They were called “Automobile Old Timers”
The 1939 New York World’s Fair was the first exposition to be based on the future. General Motors, Ford and Chrysler all gave visitors a glimpse of new technologies from “the world of tomorrow.”
At this same time, a group of men met in New York City just a few miles from the World’s Fair to create an organization that would offer a glimpse…of the past.
Its mission was to perpetuate the memories of the early automotive pioneers. Called the “Automobile Old Timers,” the group was dedicated to honoring automotive people from all parts of the worldwide automotive industry.
The organization moved to Washington, DC in 1960. Then in 1971, it moved to the grounds of Northwood Institute (now called Northwood University) Midland, Michigan. The first permanent Automotive Hall of Fame building was built on the Northwood campus in 1975.
It soon became evident that the home of the Automotive Hall of Fame needed to be closer to Detroit. In 1997, another group of dedicated automotive aficionados moved the Automotive Hall of Fame to its present location in Dearborn, Michigan.
Funds were raised to construct a 25,000 square foot building and create new exhibits. A black tie grand opening celebration was held on August 16, 1997, televised by the Auto Channel.
Today, the Automotive Hall of Fame attracts visitors from around the world. It is located next door to The Henry Ford in Dearborn, Michigan. It is also within the MotorCities National Heritage Area, an affiliate of the National Park Service dedicated to preserving and promoting the automotive and labor heritage of Michigan.
National Heritage Areas are places where natural, cultural, historic and scenic resources combine to form a cohesive, nationally important landscape.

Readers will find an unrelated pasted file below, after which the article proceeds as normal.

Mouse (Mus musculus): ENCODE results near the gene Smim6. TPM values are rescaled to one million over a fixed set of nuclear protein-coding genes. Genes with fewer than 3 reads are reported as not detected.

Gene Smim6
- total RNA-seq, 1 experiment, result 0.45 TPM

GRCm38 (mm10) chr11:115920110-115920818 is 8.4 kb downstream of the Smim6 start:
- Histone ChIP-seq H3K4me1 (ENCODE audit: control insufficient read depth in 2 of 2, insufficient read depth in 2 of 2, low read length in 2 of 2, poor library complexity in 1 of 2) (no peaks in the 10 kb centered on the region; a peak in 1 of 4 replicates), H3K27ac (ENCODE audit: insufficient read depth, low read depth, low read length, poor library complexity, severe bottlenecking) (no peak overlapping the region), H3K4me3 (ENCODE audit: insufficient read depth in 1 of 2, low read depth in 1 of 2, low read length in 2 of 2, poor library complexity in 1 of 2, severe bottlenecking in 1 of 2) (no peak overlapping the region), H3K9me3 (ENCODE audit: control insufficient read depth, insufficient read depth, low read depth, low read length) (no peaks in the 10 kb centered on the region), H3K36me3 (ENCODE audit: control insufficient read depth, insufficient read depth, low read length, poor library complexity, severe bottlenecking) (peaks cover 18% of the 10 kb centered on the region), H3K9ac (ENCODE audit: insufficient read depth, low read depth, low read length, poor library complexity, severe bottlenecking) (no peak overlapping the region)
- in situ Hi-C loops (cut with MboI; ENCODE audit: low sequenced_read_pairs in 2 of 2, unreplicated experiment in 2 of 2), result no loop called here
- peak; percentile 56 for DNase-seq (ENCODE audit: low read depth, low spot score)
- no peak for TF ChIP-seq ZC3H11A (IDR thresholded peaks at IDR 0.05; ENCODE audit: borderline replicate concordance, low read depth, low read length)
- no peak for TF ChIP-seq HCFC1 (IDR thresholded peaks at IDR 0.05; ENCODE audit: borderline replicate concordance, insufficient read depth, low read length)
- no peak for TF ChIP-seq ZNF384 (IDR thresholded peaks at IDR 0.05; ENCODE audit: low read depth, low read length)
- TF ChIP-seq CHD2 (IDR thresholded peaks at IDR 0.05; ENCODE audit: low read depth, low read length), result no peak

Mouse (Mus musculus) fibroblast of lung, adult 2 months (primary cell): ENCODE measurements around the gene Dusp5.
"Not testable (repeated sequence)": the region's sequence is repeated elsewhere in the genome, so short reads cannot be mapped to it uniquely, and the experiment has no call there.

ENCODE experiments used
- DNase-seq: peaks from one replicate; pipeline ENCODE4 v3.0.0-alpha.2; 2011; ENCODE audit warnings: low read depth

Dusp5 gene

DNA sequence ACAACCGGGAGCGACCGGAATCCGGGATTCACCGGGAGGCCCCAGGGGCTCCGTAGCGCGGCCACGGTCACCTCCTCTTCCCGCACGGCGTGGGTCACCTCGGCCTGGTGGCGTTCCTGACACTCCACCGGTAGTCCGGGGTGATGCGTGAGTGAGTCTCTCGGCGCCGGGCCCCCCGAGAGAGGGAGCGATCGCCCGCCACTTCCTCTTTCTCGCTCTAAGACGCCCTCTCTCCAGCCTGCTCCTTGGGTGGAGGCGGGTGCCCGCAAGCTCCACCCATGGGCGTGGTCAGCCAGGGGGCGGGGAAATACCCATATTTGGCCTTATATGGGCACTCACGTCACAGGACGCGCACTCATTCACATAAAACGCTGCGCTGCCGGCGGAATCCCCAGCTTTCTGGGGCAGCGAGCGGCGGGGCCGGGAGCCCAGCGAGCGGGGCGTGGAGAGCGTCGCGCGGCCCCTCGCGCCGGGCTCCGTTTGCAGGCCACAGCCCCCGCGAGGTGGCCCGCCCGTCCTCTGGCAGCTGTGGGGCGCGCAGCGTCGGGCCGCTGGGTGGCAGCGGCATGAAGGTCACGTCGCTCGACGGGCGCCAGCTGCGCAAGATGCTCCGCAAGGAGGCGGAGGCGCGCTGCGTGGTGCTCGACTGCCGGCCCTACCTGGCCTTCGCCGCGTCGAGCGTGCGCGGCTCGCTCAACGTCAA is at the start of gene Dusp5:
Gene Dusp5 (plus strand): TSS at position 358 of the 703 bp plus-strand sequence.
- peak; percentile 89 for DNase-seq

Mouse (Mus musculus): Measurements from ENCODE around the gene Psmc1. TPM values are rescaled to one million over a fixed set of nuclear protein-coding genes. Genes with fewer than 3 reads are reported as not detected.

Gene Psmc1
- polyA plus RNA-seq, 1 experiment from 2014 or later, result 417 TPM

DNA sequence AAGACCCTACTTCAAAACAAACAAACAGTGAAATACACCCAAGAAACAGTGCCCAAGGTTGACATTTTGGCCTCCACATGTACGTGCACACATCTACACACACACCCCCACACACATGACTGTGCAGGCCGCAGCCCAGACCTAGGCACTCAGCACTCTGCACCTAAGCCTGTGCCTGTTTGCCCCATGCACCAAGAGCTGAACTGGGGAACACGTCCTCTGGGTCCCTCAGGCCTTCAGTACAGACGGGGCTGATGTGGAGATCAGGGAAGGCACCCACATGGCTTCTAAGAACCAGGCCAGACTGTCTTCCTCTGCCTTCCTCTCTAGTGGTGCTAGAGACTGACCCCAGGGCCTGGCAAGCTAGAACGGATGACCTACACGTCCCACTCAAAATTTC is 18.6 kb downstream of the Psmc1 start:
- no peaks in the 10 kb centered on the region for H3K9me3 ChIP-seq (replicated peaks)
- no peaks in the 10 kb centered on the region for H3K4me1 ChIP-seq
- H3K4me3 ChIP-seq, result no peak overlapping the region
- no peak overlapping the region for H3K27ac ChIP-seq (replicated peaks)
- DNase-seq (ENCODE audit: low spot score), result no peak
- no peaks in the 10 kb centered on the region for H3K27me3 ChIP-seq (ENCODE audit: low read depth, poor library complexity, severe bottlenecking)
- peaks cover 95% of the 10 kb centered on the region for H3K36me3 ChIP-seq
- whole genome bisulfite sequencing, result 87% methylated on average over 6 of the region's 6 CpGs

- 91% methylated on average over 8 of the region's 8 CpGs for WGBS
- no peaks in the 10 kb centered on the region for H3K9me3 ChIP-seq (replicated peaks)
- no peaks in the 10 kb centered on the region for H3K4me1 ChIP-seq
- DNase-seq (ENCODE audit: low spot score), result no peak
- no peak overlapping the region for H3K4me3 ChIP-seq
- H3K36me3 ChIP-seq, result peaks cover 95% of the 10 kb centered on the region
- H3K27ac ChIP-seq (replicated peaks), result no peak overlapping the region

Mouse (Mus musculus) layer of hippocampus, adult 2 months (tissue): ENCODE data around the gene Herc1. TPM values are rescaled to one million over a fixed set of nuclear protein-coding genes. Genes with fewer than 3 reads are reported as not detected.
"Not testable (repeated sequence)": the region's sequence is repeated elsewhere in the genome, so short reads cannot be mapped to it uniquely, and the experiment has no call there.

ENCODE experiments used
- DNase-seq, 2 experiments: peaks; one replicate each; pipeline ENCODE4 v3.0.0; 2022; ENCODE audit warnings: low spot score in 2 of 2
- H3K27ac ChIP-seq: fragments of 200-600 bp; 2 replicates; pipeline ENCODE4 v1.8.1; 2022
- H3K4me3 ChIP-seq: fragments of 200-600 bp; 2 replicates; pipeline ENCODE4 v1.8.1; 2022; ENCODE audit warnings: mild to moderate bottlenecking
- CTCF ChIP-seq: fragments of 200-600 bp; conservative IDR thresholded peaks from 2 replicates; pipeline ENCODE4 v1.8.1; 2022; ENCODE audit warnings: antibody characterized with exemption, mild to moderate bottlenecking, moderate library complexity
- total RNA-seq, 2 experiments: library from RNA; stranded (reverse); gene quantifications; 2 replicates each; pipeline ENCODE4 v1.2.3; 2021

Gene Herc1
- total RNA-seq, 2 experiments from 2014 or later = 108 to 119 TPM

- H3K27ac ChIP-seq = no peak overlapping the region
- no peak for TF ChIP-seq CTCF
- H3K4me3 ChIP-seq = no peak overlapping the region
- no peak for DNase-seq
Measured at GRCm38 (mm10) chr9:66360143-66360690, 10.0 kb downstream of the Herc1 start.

Hall of Fame Timeline
The Automobile Old Timers organization is launched in October at the Lexington Hotel in Manhattan with the mission to perpetuate the memories of the early auto pioneers.
AOT awards its first Distinguished Service Award to honor automotive people from all parts of the worldwide automotive industry.
The Automobile Old Timers adopt new goals to promote safety on highways and streets, preserve automotive history and emphasize education through increased cooperation with museums and universities, and present citations to distinguished individuals in the automobile industry and highway transport.
Automobile Old Timers becomes the “Automotive” Old Timers to include the inventors, engineers, stylists, manufacturers, dealers and “all others whose combined talents keep America awheel.”
AOT moves their national headquarters to the NADA Building in Washington, D.C, imagining the establishment of an Automotive Hall of Fame and Museum in the nation’s capital.
Walter P. Chrysler, Henry Ford, Charles Kettering and Alfred P. Sloan become the first individuals to receive the Induction Award and be inducted into the Automotive Hall of Fame.
AOT reorganizes, changing their name to “Automotive Organization Team” to more wholly represent the people of the industry and to appeal to a younger generation of up-and-coming leaders. In May, Northwood University in Midland, Michigan, becomes the new home of the Automotive Organization Team.
The first permanent Hall of Fame building is dedicated at Northwood University on October 29.
The first Young Leader & Excellence Award was presented. This award reflected the Automotive Hall of Fame’s commitment to the future of the motor vehicle industry.
The Automotive Organization Team officially changes their name to the Automotive Hall of Fame to fit the institutional mission.
The Industry Leader of the Year Award is first presented. The award is nominated and awarded only by the Board of Directors.
The construction site of a new Hall of Fame building in Dearborn, Michigan is dedicated as part of American Automobile Centennial Week.
The new Automotive Hall of Fame facility is opened on August 16 in Dearborn, Michigan.
The Automotive Hall of Fame celebrates its 75th Anniversary.
The Automotive Hall of Fame celebrates its 80th Anniversary.